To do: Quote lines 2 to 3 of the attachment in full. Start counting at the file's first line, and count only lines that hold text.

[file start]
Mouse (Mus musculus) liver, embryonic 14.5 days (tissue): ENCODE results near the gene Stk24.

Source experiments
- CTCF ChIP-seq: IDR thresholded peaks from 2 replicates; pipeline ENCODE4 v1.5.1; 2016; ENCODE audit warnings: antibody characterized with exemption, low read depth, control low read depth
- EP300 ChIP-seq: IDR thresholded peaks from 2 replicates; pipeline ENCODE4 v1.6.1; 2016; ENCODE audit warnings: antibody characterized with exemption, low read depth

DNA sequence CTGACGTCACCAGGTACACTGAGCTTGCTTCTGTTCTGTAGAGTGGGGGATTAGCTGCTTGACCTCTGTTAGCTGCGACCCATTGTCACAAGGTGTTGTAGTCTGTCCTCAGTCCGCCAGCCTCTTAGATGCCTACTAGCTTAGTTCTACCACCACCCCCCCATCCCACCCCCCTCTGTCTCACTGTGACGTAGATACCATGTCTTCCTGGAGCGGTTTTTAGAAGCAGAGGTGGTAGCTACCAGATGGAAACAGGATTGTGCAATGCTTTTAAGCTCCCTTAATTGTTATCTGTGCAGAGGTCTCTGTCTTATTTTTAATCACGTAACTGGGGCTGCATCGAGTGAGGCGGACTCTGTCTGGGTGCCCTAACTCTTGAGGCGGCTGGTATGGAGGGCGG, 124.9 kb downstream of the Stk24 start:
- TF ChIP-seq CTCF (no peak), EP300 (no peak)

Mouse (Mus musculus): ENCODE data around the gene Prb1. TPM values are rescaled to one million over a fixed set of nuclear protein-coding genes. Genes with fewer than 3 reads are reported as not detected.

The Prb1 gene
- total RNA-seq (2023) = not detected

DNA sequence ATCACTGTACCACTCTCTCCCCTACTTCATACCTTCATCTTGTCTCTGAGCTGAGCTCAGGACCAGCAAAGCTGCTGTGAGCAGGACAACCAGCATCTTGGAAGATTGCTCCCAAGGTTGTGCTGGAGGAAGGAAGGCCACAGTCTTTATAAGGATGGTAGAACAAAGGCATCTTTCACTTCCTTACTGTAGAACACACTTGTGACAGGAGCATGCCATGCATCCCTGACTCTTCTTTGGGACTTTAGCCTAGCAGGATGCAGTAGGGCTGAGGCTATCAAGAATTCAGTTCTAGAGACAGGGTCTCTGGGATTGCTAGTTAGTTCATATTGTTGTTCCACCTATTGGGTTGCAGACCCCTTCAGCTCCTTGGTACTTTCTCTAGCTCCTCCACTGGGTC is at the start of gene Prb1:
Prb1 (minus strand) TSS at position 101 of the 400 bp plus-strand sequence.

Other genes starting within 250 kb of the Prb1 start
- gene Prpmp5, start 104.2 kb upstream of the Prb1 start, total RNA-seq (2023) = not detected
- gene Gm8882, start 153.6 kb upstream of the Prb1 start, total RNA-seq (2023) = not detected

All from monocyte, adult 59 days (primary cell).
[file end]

Source experiments
- CTCF ChIP-seq: IDR thresholded peaks from 2 replicates; pipeline ENCODE4 v1.5.1; 2016; ENCODE audit warnings: antibody characterized with exemption, low read depth, control low read depth